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    Canna Leaf, Root, and Fruit Morphology

    Canna are herbaceous perennials of tropical origin. They have a rhizomatous rootstock and they spread gradually external from where they are planted. Each specific stem includes a central herbaceous stalk with 10 to 12 leaves arranged alternately or spirally on it. Each plant might be 2' to 3' broad. In nature, the plants tend to be quite high (7' to 16') but lots of shorter selections have actually been produced gardens. When the plant has 6 to 9 leaves, it forms an inflorescence at the idea in http://www.asp-japan.co.jp/userinfo.php?uid=287128

    Canna Root

    The rhizome is a thickened underground horizontal stem that sits simply below the soil surface area. As it extends, it produces shoots that grow upward to produce leaves and flowers and fibrous roots at each node. The thickness of the Canna root varies by types. The cultivars grown for food have very thick roots, however some types (especially the water-loving species) have thin or wiry rhizomes. When a person purchases a bare-root Canna root they ought to expect to receive an area that has at least 3 popular stalk buds (eyes) on it. In some species, the root matures to 24" (60cm) long and has lots of branches. Ultimately the older parts of the root die off naturally.

    Canna Leaves

    Canna leaves are big, banana-like, tropical-looking and bold. Many cultivars have abundant emerald-green leaves. Nevertheless, there are likewise purple/red leaves and variegated leaves. The purple or red leaf color is typically rather dark and may cover the whole leaf, simply the outside margin, or sometimes just the midrib. Variegation in Cannas has two types. It may consist of white or red splotches/sectors on green leaves (e.g., Canna 'Stuttgart'). Or, it might consist of narrow stripes of color between the minor veins (e.g., Canna 'Phasion' or Canna 'Bengal Tiger').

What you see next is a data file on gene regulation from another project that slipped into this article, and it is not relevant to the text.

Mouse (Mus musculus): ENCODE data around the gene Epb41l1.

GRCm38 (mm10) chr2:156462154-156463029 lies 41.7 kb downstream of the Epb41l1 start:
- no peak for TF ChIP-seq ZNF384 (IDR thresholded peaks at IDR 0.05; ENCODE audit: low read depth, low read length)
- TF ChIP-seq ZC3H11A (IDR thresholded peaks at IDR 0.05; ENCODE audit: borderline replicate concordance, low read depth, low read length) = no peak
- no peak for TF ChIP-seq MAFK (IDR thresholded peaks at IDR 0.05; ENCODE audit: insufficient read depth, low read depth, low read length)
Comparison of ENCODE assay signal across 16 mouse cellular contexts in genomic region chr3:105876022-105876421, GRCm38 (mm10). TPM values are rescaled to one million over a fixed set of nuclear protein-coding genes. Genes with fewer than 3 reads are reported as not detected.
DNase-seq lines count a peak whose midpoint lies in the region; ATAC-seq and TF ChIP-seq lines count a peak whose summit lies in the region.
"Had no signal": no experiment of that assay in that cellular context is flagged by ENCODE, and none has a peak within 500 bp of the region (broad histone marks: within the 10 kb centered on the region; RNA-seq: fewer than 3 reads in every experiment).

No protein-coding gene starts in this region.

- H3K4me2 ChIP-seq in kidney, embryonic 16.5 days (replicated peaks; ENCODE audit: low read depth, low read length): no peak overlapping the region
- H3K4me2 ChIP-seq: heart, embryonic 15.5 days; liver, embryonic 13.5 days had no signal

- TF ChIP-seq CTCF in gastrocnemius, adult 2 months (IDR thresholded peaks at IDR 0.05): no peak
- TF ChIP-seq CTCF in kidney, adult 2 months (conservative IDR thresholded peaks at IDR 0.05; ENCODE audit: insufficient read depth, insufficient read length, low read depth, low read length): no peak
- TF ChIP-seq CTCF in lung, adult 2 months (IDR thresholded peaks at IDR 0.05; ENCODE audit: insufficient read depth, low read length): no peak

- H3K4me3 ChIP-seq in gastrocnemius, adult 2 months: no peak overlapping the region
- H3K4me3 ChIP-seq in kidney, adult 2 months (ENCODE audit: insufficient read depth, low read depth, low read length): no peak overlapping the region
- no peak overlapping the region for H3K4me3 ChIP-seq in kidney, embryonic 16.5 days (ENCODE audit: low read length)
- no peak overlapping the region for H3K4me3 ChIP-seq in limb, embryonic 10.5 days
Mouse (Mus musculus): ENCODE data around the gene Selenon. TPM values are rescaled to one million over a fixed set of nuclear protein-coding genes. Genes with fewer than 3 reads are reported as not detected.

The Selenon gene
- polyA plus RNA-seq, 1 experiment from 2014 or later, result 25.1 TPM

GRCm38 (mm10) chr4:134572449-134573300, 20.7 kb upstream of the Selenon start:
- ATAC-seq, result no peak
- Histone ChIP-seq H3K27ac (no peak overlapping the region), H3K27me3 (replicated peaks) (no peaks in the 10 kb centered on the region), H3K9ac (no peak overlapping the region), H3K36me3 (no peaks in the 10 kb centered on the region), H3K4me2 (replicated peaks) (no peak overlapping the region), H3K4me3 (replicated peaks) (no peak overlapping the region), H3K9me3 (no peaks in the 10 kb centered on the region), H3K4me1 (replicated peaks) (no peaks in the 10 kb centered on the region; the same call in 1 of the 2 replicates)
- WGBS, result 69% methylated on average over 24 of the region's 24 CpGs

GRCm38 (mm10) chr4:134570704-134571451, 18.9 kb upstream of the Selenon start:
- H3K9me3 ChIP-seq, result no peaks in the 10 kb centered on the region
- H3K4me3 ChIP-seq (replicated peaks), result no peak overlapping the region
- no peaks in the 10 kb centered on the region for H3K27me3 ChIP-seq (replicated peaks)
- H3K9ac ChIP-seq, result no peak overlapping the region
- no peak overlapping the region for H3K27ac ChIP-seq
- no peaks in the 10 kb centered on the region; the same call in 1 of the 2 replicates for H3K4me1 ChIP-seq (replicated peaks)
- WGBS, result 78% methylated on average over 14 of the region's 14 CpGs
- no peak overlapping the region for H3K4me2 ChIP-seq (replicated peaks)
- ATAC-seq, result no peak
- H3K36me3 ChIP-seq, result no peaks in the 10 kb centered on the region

The leaves arise alternately (1/2 phyllotaxy) or spirally (1/3 phyllotaxy) from the stem. When they first emerge they are rolled up and unfurl during a day or 2 (unfurling takes place only during the night). The leaves are broad and flat ... approximately 6" wide and 1.5' to 2' long. Often the leaf edge (margin) might be wavy. The leaves are normally waxy (glaucous) and may have a dull or glossy finish depending on the type of wax. Cannas are monocots, so the leaves have a popular midrib that is pinnately veined with lots of medium or fine side veins. The Water Canna cultivar group usually has very narrow leaves compared with the majority of others. The leaves have actually rounded sides that taper to a point at the suggestion (severe or short acuminate). The leaf blade tapers slowly into a sheath that merges with the stem and hence there is no petiole.

    Canna Fruit and Seed

    The Canna fruit types from a warty ovary that subtends the floral parts. The fruit swells after ferilization and looks somewhat like a small horse-chestnut. When mature, it turns brown and splits open (dehisces) along 3 joints exposing pea-sized brown or black seeds that are exceedingly tough. The embryos are fully grown at dehiscence however the seed will not sprout since the seed coat is extremely thick (prevents imbibition) and includes germination hindering chemicals. This thick seed coat allows Canna seed to make it through for a long time. In 1969, Canna indica seed was discovered in a 550 year old archaeological dig in Argentina and was successfully germinated. The factor that the seed coat may be so thick is that fire plays a part in Canna seed germination in its native habitiat. In the wild, Canna seed germinates finest in places burned by fire. Fire not only compromises the seed coat, but damages any competition for the emerging Canna seedling.




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